Mykki Blanco is the all-encompassing metropolitan artiste—multi-faceted, multi-talented (poet, rapper, actor and author are just some of her varying vocations), and multi-gendered (Mykki is the womanly side of 24-year-old Michael David Quattlebaum Jr.), the enthusiastic entertainer is armed with an aggressive and impressive flow, a sharp fashion sense, and a rare blend of confidence and humility.
The hard-working entertainer/beloved downtown dignitary has already grabbed the attention of many eyeballs and eardrums alike, thanks in large part to collaborations with photographer Terry Richardson (who chose the emerging artist to be a part of the campaign he shot for Happy Socks, along with model Ashley Smith and Harlem lyricist of the moment A$AP Rocky), a book of poetry (From The Silence Of Duchamp To The Noise Of Boys) sold at chic magnets Opening Ceremony and LA’s OHWOW Gallery, as well as opening slots alongside acts like Gang Gang Dance and ARABMUZIK. Mykki’s busy as ever, with two new albums and a one-woman show all set to debut this summer, a fact that should come as no surprise given the cute and candid performer’s track record thus far. Meeting up for a quick bite in NoHo, Interview spoke to the soon-to-be star about her foray into transgendered living, her journey to and through New York City, and her exciting new projects.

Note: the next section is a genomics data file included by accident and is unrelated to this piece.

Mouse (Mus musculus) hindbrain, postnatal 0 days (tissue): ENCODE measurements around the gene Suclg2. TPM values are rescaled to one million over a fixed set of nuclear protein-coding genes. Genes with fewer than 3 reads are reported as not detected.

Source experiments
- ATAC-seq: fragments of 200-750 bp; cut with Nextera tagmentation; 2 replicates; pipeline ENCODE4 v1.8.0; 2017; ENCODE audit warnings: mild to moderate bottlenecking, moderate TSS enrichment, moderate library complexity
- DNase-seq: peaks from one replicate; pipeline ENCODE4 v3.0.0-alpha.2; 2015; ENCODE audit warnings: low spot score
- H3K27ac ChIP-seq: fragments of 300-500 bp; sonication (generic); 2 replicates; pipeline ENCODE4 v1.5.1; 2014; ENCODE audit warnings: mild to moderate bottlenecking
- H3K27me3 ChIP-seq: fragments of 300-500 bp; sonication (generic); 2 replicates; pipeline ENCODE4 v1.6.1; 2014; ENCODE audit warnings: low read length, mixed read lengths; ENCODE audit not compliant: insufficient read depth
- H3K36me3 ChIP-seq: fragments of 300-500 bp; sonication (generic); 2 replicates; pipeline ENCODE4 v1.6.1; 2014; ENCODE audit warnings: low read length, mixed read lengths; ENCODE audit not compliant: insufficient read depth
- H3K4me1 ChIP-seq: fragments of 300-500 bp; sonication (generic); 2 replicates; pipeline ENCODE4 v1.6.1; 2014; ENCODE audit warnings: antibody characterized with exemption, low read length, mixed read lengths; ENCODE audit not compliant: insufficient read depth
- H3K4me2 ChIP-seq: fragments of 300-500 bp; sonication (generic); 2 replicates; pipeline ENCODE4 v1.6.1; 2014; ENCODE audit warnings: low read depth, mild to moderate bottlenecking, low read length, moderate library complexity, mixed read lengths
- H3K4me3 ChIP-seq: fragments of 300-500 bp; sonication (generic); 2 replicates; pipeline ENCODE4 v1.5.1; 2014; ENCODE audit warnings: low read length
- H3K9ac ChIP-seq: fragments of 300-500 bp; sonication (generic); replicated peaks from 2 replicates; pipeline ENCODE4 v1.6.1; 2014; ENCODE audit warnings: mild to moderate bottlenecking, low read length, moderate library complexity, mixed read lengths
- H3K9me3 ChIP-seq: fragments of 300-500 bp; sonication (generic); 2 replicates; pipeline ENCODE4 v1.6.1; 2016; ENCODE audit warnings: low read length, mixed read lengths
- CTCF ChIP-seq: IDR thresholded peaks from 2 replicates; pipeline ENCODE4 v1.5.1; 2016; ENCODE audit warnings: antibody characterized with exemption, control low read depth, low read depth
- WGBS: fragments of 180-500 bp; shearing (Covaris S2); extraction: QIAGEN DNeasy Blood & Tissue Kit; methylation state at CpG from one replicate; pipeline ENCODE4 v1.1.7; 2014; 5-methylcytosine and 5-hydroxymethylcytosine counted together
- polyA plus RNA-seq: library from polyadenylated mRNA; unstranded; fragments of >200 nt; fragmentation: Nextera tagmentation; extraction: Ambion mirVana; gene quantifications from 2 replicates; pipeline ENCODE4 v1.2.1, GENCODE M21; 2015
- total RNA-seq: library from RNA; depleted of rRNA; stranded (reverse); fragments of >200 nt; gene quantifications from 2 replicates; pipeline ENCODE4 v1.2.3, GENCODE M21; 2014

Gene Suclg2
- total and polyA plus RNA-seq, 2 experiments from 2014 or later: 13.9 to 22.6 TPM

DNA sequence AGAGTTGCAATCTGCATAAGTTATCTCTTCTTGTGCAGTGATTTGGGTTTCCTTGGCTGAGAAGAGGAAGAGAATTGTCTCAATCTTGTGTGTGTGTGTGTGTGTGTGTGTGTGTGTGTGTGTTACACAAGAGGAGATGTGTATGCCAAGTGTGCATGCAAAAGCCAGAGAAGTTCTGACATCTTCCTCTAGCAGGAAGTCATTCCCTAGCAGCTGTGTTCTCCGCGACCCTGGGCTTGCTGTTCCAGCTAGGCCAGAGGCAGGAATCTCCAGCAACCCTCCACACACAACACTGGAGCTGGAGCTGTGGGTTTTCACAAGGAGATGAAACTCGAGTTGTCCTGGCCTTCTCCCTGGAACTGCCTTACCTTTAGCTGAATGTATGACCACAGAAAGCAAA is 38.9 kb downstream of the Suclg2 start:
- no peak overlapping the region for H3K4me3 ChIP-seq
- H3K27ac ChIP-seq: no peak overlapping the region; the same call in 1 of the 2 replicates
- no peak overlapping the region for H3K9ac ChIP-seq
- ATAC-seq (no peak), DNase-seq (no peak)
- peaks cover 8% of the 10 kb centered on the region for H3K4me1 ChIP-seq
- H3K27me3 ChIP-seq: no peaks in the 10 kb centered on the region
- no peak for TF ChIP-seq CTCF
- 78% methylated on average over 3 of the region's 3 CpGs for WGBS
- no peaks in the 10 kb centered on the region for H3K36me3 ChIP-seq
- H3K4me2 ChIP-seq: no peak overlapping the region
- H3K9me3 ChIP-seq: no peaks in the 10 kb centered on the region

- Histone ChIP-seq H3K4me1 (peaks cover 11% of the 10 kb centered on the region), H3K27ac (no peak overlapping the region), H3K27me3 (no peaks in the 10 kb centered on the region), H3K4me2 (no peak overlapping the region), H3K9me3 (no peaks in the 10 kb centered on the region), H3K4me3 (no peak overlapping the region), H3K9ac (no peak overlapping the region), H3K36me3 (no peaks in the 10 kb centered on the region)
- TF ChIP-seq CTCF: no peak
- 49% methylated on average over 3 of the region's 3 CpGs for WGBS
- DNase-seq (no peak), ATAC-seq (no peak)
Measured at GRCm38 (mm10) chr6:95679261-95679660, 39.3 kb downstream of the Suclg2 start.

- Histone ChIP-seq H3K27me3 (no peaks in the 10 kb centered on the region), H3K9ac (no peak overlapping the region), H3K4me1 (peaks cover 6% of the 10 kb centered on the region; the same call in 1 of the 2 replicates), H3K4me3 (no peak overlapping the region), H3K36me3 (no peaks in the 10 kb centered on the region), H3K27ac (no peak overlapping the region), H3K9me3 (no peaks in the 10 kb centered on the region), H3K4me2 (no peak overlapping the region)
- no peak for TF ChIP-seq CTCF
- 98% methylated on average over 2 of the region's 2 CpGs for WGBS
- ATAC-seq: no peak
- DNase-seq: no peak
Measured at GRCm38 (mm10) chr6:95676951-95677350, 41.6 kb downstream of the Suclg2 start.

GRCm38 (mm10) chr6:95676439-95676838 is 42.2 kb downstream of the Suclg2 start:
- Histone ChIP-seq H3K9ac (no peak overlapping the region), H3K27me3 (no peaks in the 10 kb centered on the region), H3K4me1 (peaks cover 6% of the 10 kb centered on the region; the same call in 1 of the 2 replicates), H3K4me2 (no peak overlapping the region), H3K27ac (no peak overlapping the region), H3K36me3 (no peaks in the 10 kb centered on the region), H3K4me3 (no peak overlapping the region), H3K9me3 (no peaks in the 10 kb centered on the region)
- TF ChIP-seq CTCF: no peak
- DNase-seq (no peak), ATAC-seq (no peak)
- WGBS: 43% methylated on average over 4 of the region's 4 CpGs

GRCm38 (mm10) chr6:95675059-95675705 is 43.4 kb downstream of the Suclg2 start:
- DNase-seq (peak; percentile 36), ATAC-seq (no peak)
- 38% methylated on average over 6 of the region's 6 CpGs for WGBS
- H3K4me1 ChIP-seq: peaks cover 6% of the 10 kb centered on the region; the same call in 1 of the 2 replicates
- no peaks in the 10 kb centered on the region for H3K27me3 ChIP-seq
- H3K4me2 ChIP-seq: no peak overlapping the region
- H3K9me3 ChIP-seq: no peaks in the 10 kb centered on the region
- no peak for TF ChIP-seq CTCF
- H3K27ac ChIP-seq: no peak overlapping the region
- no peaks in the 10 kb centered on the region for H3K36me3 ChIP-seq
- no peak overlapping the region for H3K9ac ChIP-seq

ALEX CHAPMAN: So I guess the first thing I’d like to know is where you grew up.
MYKKI BLANCO: I’m originally from San Mateo, California, and Raleigh, North Carolina. I grew up in both equally for eight years—it was kinda scattered. I lived in California as a small child and then moved to North Carolina, but I used spend every summer with my grandparents in California. When I was 16, I ran away to New York and had that experience, and after I was 16 I lived in California until I was 20, and then moved to Chicago to go to the Art Institute.
CHAPMAN: What was it like when you came to New York at such a young age?